Actionable Goal: Figure out your plan of attack, and goal to at least pay off one card by the end of the year (or a significant portion of the one card you do have.) It’s important to note that whatever motivates you trumps conventional financial literacy here. For example, most experts recommend you pay off the card with the highest interest rate first. However, if you’re the type of person who adds a few things they’ve already done to the top of their to-do list just for the satisfaction of crossing it off, then pay the smallest balance first. Seeing that zero balance will motivate you to tackle the next card, already knowing what it feels like to succeed.

 

  1. Begin Saving and Investing in Earnest

We love a good 401K. These retirement savings plans are often significantly matched by large employers, and unless you get in there and do some tweaking, your investment portfolio generates a small but steady income from sturdy hedge funds.

However, we challenge you to do a little digging this year, and learn the ins and outs of stock trading and investment. This is not a financial arena that belongs solely to suits-and-ties at the top of high-rises! The stock market is a game of risk and reward, and you will quickly determine what your investment style is by experimenting in a hands-on but controlled fashion. For example, are you an aggressive investor who seeks out promising startups and assumes high risk of failure for high reward? Or do you prefer to play it safe with hedge funds and investing stock in a few established companies that will generate a return over decades? You won’t really know unless you try!

Actionable Goal: Using a tiny percentage of your investment, buy and sell a few stocks. (We’re talking five or ten, not hundreds!) Learn about price alerts and price triggers, researching potential companies and keeping tabs on your portfolio companies performance in the news. This will help you talk with your investment manager and really understand what is going on in those 401Ks, investment accounts and IRAs!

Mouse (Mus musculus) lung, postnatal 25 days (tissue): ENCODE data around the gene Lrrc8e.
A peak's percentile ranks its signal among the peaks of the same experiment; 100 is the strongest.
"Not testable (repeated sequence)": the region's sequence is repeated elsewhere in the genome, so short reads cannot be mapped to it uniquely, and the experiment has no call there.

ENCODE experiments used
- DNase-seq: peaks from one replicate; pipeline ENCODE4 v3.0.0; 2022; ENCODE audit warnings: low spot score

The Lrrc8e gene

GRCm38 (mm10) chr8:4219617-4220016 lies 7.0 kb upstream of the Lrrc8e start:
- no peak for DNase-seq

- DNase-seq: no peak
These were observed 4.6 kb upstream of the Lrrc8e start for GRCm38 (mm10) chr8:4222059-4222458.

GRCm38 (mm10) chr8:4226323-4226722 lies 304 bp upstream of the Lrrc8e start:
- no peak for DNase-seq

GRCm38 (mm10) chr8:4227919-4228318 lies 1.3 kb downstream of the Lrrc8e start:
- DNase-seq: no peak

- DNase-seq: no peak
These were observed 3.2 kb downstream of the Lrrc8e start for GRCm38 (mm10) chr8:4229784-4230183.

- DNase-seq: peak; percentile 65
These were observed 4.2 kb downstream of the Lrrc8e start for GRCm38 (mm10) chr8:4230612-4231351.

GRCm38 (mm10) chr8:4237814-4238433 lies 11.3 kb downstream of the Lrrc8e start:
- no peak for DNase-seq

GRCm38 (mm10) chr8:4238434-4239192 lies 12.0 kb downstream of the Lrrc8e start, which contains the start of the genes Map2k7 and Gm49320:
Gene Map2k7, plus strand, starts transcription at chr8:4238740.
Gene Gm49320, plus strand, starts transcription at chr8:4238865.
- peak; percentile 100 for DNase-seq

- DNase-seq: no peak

1. Make That Emergency Fund!

One of the more astonishing stats on the health of our wealth is that most Americans don’t have enough money in the bank to cover just one emergency. That scary fact comes from the Federal Reserve’s 2016 survey on the health of household finances.

Basically, the average medical emergency is about $1000. But 44% of Americans said that even a $400 medical bill would have to be covered by borrowing or selling something! Not only is this stressful and difficult to navigate in the short term, the risk of defaulting on other payments or racking up additional debt to cover the expense is just too high. Since we’re all about flourishing in 2019, we think this personal finance tip is a must: build up that emergency fund!

 

Actionable Goal: Establish an emergency fund with a minimum of $1000 for every member of your household. Most banks and credit unions will allow you to open another savings or checking account for free or with relatively low cost. However, if you struggle with spending temptation, make it a little harder to access the fund regularly. And if you have a large family, don’t worry! Keep adding to the fund over time when  you can. Even setting aside a thousand dollars by the end of the year will make you more financially healthy that half of the country!

Financial health and well-being is more achievable than we think. Oftentimes our biggest barrier is our preconceptions about money and ourselves! If you take on any, all or none of these finance tips in the coming year, keep these main takeaways in mind:

Financial health is attainable. The only thing stopping you from your financial literacy journey is a Google search. The stock market is not a scary place. And finally, your future is worth investing in.